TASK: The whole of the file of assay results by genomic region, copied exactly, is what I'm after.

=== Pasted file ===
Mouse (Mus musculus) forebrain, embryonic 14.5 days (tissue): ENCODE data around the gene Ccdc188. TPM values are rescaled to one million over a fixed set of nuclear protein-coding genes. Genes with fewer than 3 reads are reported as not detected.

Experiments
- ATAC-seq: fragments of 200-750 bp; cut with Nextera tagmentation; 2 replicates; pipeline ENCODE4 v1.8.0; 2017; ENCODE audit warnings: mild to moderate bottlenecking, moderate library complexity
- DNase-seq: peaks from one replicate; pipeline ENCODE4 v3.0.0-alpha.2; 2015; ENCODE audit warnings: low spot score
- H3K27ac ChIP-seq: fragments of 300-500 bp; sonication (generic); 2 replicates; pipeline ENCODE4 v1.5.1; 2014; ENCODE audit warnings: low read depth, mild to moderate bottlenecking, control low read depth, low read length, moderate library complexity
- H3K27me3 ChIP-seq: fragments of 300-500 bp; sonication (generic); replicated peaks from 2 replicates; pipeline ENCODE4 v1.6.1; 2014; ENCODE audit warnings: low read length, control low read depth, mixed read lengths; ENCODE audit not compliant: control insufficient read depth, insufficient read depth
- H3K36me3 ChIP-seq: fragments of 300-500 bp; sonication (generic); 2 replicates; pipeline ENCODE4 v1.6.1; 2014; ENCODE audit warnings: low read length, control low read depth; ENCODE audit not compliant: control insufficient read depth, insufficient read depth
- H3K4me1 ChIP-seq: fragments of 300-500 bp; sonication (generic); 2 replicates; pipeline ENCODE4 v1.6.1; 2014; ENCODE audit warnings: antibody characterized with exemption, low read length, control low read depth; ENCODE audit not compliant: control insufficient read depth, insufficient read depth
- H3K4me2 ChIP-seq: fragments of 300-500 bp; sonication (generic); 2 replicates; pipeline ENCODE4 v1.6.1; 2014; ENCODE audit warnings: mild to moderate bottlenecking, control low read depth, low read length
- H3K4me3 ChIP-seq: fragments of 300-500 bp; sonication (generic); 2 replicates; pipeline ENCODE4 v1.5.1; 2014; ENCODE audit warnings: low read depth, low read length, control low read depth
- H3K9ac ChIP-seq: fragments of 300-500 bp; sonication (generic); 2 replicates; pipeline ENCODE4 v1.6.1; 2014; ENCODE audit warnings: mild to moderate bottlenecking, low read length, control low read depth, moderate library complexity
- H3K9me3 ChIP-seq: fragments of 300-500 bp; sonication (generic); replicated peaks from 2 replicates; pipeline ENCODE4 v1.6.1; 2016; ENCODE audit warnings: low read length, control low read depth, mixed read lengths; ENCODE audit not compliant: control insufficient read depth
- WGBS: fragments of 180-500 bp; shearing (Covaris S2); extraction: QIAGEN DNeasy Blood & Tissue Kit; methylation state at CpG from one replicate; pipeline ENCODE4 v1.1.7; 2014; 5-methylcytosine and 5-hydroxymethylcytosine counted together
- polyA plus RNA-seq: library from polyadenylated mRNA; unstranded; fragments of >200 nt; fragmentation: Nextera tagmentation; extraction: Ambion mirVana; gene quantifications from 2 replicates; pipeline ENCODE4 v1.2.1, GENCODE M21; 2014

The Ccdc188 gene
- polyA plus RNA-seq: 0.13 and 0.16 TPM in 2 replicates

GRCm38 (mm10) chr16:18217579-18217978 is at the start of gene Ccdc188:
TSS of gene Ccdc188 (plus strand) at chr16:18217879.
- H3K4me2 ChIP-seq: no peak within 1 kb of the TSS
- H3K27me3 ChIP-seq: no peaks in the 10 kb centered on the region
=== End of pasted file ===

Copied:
Mouse (Mus musculus) forebrain, embryonic 14.5 days (tissue): ENCODE data around the gene Ccdc188. TPM values are rescaled to one million over a fixed set of nuclear protein-coding genes. Genes with fewer than 3 reads are reported as not detected.

Experiments
- ATAC-seq: fragments of 200-750 bp; cut with Nextera tagmentation; 2 replicates; pipeline ENCODE4 v1.8.0; 2017; ENCODE audit warnings: mild to moderate bottlenecking, moderate library complexity
- DNase-seq: peaks from one replicate; pipeline ENCODE4 v3.0.0-alpha.2; 2015; ENCODE audit warnings: low spot score
- H3K27ac ChIP-seq: fragments of 300-500 bp; sonication (generic); 2 replicates; pipeline ENCODE4 v1.5.1; 2014; ENCODE audit warnings: low read depth, mild to moderate bottlenecking, control low read depth, low read length, moderate library complexity
- H3K27me3 ChIP-seq: fragments of 300-500 bp; sonication (generic); replicated peaks from 2 replicates; pipeline ENCODE4 v1.6.1; 2014; ENCODE audit warnings: low read length, control low read depth, mixed read lengths; ENCODE audit not compliant: control insufficient read depth, insufficient read depth
- H3K36me3 ChIP-seq: fragments of 300-500 bp; sonication (generic); 2 replicates; pipeline ENCODE4 v1.6.1; 2014; ENCODE audit warnings: low read length, control low read depth; ENCODE audit not compliant: control insufficient read depth, insufficient read depth
- H3K4me1 ChIP-seq: fragments of 300-500 bp; sonication (generic); 2 replicates; pipeline ENCODE4 v1.6.1; 2014; ENCODE audit warnings: antibody characterized with exemption, low read length, control low read depth; ENCODE audit not compliant: control insufficient read depth, insufficient read depth
- H3K4me2 ChIP-seq: fragments of 300-500 bp; sonication (generic); 2 replicates; pipeline ENCODE4 v1.6.1; 2014; ENCODE audit warnings: mild to moderate bottlenecking, control low read depth, low read length
- H3K4me3 ChIP-seq: fragments of 300-500 bp; sonication (generic); 2 replicates; pipeline ENCODE4 v1.5.1; 2014; ENCODE audit warnings: low read depth, low read length, control low read depth
- H3K9ac ChIP-seq: fragments of 300-500 bp; sonication (generic); 2 replicates; pipeline ENCODE4 v1.6.1; 2014; ENCODE audit warnings: mild to moderate bottlenecking, low read length, control low read depth, moderate library complexity
- H3K9me3 ChIP-seq: fragments of 300-500 bp; sonication (generic); replicated peaks from 2 replicates; pipeline ENCODE4 v1.6.1; 2016; ENCODE audit warnings: low read length, control low read depth, mixed read lengths; ENCODE audit not compliant: control insufficient read depth
- WGBS: fragments of 180-500 bp; shearing (Covaris S2); extraction: QIAGEN DNeasy Blood & Tissue Kit; methylation state at CpG from one replicate; pipeline ENCODE4 v1.1.7; 2014; 5-methylcytosine and 5-hydroxymethylcytosine counted together
- polyA plus RNA-seq: library from polyadenylated mRNA; unstranded; fragments of >200 nt; fragmentation: Nextera tagmentation; extraction: Ambion mirVana; gene quantifications from 2 replicates; pipeline ENCODE4 v1.2.1, GENCODE M21; 2014

The Ccdc188 gene
- polyA plus RNA-seq: 0.13 and 0.16 TPM in 2 replicates

GRCm38 (mm10) chr16:18217579-18217978 is at the start of gene Ccdc188:
TSS of gene Ccdc188 (plus strand) at chr16:18217879.
- H3K4me2 ChIP-seq: no peak within 1 kb of the TSS
- H3K27me3 ChIP-seq: no peaks in the 10 kb centered on the region